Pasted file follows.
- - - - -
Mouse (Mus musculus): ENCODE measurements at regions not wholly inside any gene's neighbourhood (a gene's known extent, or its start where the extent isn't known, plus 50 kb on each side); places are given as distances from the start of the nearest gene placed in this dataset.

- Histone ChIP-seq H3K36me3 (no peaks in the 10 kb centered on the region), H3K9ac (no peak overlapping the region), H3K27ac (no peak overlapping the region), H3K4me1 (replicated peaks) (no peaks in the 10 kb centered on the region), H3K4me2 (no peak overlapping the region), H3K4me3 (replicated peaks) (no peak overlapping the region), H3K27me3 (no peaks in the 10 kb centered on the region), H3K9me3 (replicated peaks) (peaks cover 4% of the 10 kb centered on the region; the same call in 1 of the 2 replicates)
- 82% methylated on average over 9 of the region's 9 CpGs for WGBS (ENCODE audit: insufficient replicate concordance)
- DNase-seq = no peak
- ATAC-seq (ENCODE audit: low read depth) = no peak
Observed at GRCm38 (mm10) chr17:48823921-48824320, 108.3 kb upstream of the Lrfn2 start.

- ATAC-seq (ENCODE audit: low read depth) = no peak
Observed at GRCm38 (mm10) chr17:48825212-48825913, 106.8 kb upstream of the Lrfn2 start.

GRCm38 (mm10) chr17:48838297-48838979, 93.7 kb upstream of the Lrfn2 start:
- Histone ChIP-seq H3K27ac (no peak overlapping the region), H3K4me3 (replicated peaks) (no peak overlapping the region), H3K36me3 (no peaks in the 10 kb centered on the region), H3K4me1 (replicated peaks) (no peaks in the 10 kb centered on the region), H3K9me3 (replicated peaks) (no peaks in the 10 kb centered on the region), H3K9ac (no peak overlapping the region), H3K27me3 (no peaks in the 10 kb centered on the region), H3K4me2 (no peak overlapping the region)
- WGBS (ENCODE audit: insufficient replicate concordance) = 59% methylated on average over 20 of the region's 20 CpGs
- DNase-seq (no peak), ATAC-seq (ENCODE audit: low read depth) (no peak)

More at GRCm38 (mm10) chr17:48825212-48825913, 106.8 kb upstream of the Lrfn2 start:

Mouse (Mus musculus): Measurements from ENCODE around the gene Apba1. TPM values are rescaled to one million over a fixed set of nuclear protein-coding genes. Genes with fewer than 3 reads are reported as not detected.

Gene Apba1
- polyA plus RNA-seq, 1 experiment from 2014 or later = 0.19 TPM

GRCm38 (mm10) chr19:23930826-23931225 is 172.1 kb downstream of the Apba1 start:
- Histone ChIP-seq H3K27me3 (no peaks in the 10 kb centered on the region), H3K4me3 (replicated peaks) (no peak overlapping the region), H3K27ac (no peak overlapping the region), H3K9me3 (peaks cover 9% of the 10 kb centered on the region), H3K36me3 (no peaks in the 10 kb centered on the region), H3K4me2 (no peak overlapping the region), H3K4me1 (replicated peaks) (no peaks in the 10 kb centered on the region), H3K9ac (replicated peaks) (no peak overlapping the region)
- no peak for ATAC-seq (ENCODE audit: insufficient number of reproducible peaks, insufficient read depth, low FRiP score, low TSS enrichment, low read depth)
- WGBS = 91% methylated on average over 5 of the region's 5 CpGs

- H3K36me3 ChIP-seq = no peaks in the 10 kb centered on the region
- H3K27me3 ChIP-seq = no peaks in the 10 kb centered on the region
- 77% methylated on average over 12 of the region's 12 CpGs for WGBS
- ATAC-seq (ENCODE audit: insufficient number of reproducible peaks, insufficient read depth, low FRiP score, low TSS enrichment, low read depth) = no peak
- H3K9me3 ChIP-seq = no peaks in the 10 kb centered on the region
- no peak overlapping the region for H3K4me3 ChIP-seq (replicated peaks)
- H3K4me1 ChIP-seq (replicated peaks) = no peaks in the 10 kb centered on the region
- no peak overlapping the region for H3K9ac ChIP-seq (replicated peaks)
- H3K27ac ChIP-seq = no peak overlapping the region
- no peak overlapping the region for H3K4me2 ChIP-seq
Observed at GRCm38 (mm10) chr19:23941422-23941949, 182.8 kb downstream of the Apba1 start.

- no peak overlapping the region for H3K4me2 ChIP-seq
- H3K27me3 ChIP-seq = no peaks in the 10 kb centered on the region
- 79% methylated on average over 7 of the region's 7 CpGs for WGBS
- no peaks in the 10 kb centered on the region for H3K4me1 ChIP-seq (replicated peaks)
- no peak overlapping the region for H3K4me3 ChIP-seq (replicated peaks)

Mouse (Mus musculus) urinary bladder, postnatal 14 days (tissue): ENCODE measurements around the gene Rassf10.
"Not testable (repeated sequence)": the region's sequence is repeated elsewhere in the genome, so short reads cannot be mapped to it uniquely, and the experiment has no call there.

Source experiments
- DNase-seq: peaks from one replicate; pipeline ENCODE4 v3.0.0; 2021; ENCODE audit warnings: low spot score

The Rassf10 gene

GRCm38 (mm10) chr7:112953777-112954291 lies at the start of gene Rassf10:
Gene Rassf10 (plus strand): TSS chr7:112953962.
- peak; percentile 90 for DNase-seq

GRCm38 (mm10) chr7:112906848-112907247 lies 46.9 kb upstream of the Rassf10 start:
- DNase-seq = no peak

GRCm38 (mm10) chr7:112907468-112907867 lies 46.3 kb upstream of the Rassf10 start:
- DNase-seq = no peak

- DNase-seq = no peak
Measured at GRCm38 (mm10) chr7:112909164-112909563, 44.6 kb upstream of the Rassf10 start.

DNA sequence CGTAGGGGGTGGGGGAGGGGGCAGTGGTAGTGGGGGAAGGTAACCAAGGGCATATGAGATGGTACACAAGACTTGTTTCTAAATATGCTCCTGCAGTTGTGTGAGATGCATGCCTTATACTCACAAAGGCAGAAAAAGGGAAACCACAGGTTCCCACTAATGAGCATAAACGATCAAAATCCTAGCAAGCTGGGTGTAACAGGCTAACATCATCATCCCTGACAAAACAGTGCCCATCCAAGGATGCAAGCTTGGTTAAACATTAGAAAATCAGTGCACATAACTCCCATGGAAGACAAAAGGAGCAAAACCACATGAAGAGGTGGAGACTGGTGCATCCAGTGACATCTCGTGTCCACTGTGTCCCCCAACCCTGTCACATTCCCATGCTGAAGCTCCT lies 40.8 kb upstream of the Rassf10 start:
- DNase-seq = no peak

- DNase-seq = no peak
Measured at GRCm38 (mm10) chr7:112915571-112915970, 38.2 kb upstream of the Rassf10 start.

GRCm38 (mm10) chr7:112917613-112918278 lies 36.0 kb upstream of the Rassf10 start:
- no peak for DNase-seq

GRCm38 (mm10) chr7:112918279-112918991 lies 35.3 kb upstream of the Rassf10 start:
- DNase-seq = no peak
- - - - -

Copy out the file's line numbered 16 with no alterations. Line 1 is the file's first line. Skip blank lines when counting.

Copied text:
- polyA plus RNA-seq, 1 experiment from 2014 or later = 0.19 TPM